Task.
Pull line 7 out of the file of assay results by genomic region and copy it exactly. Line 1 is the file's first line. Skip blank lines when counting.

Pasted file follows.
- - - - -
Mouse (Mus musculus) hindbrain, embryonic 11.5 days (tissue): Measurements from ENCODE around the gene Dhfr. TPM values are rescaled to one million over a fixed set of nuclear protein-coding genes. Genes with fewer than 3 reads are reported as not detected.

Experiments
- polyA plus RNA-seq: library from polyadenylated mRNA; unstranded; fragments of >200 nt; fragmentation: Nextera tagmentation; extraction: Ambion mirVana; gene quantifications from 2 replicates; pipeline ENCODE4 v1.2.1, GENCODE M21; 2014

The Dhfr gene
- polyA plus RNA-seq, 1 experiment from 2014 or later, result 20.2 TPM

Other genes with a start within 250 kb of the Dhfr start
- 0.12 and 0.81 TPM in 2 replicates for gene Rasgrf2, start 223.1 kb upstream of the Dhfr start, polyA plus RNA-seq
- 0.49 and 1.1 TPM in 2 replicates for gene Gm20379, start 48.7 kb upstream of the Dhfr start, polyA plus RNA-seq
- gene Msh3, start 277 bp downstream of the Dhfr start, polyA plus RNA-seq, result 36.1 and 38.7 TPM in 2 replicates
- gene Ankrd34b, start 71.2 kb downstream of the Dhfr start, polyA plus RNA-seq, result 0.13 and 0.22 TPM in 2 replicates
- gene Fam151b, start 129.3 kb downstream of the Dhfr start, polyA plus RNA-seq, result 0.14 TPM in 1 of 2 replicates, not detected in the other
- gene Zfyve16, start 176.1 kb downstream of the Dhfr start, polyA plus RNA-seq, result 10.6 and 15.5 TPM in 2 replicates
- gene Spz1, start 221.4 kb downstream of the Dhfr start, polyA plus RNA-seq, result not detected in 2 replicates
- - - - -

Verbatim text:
- 0.12 and 0.81 TPM in 2 replicates for gene Rasgrf2, start 223.1 kb upstream of the Dhfr start, polyA plus RNA-seq